This was the radar loop around 700 pm on March 31, when a hailstorm came across my location at Bluff Creek on the Warrior River. The radar shows the purple shades (near 70 dBZ, or 100 times as much return as 50 dBZ that as is the lower edge of red on radar in its logarithmic pattern.)
I have never personally seen hail that large. What was perhaps more fascinating was the speed and force the hailstones fell with (we’ll discuss that below), and the noise they made. I was fortunate to be outside on a screened-in porch, and with a tin-roof boathouse near me, it sounded like a machine gun for a while. There was a strong smell of pine and other trees in the air, as the hail knocked branches off trees.
1. Photos and video
First of all, some photos and video. The hailstorm came through Bluff Creek mainly after dark, so you couldn’t see much while it was happening. That was not the case over Smith Lake earlier. Watch the lake and listen to the noise of the intense hailstorm.
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Hail is ice that falls from a thunderstorm. It forms when strong thunderstorm updrafts hold ice crystals up in a storm long enough, for them to get big enough, to fall to the ground without melting. Some hailstones make several trips through the updraft and downdraft of a storm (see diagram from NC State).
2. Radar images (including dual pol)
First of all, the large hail over Walker County that night produced a huge “hail spike” (see below). The radar determines the distance a raindrop or piece of ice reflects energy from by timing how long it takes for the emitted energy to get back to the radar. In cases of large hail, enough of the radar beam may bounce off a hailstone down to the ground, back up to other hailstones, then back to the radar, making the radar think the reflector was farther away than it was. This creates a streak of false echo beyond the storm (farther from the radar) in large hail.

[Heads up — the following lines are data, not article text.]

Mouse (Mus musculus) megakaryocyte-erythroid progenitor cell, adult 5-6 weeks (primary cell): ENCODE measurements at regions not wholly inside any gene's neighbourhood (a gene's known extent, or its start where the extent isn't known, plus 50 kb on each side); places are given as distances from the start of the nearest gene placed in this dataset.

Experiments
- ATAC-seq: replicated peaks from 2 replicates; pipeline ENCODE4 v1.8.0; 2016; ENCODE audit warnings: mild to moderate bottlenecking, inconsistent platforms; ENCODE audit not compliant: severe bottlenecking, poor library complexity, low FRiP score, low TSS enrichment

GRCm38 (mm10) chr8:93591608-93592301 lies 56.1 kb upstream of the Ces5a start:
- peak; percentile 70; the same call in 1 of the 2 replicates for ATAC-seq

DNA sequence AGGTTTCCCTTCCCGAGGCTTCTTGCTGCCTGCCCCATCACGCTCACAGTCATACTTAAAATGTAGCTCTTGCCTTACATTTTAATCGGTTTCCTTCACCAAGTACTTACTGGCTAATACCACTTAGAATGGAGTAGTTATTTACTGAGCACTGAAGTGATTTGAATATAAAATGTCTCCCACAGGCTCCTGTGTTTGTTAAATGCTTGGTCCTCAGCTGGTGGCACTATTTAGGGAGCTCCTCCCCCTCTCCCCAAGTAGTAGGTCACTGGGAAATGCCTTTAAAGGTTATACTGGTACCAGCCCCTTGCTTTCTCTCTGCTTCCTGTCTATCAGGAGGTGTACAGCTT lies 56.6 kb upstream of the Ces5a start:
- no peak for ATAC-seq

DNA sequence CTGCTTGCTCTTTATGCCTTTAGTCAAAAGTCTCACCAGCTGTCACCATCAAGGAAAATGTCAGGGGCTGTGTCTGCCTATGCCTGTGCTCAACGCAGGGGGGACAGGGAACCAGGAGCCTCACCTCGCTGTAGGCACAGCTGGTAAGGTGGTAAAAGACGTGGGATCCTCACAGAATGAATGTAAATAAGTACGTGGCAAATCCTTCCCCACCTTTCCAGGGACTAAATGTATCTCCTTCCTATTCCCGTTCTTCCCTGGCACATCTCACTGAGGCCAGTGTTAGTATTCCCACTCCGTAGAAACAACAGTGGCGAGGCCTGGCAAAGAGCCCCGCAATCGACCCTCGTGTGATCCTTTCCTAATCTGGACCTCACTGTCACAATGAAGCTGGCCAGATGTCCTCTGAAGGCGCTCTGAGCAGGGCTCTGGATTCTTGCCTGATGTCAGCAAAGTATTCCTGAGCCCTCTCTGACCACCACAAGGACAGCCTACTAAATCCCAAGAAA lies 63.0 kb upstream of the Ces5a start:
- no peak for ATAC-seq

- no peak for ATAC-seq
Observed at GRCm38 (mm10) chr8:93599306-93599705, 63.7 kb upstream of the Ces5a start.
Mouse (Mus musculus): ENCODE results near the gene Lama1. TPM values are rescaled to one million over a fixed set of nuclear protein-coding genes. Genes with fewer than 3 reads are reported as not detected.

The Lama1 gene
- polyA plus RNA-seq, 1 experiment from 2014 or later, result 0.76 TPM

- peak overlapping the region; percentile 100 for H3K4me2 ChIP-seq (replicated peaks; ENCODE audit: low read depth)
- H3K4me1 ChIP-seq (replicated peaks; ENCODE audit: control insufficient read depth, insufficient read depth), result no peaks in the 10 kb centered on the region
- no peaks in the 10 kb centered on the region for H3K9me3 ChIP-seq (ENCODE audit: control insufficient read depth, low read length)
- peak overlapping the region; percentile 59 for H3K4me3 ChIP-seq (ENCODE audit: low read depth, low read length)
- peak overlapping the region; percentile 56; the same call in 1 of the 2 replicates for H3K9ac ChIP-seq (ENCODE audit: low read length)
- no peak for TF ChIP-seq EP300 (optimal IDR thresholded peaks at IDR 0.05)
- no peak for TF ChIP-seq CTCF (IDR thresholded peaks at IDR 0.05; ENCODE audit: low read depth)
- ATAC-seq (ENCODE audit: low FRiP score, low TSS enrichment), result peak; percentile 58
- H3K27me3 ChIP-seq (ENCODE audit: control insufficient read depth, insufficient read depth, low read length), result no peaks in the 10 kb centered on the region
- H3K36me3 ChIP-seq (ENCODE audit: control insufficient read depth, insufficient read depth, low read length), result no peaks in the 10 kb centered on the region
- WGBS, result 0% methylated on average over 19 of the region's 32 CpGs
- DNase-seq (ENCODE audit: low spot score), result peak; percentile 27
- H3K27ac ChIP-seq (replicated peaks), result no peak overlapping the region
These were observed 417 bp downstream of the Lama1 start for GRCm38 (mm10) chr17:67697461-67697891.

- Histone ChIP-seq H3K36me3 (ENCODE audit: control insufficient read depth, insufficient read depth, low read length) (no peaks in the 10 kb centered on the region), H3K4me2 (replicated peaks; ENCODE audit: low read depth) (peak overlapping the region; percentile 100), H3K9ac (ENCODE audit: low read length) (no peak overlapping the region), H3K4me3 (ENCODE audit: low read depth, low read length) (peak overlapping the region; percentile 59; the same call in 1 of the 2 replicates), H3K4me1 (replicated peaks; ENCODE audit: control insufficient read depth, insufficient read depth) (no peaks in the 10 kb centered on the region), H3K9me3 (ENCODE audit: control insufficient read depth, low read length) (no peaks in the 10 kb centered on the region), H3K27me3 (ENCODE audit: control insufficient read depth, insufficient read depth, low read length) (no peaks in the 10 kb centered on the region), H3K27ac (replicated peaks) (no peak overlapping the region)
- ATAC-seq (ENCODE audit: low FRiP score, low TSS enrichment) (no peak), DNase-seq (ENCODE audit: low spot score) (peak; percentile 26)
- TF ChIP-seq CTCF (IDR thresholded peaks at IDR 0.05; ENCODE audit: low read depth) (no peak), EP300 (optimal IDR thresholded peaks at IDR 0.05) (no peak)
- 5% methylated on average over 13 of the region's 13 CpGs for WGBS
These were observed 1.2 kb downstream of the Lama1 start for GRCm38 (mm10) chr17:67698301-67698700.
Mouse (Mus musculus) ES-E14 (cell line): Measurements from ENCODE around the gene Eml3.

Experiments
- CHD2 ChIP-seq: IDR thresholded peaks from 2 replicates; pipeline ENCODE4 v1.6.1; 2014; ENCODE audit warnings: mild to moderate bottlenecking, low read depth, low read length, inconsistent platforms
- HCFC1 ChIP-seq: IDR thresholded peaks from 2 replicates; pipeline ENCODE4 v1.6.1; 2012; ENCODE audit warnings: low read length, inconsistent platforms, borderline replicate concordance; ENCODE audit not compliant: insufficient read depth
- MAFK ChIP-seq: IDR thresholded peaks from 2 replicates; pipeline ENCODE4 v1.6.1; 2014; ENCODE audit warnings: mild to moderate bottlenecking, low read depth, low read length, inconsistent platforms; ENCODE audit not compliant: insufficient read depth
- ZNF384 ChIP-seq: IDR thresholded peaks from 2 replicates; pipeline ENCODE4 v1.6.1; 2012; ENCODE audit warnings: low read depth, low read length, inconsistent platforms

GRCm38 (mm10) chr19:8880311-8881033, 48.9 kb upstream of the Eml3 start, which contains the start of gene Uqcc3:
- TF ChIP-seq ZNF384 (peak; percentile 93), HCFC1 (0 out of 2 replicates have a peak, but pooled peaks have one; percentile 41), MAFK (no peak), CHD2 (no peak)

You may have heard that the National Weather Service is upgrading its radar network to “dual polarization”, or dual-pol. This means the radar sends out the traditional horizontally-oriented radio waves, and also vertically-oriented ones, to detect precipitation. Since raindrops are actually flat like hamburgers when they fall, the horizontal waves will bounce back to the radar more efficiently than vertical ones. In hail, the shapes are more spherical or irregular and tumble as they fall, so the horizontal and vertical waves bounce back to the radar more equally. Using these measurements, the radar computes differential reflectivity (Zdr), or a ratio of returned horizontal waves divided by vertical waves. In rain, the Zdr is high, since most returned energy is horizontal. In hail or snow, the Zdr is often low, since you get an equal amount of horizontal and vertical.
Take a look at the Zdr picture below. The area near Bluff Creek shows low Zdr, indicating hail, while areas around it show higher Zdr, indicating rain. There are other random areas of low Zdr, but if they are not coupled with overall high reflectivity, they typically do not indicate hail.
These measurements will also be helpful in finding the rain/snow line in the winter.
There are other dual-polarization measurements that we can discuss in later blogs, including the correlation coefficient (that has been shown to indicate tornado debris in some cases) and the specific differential phase (to better quantify rain rates).
Category: Met 101/Weather History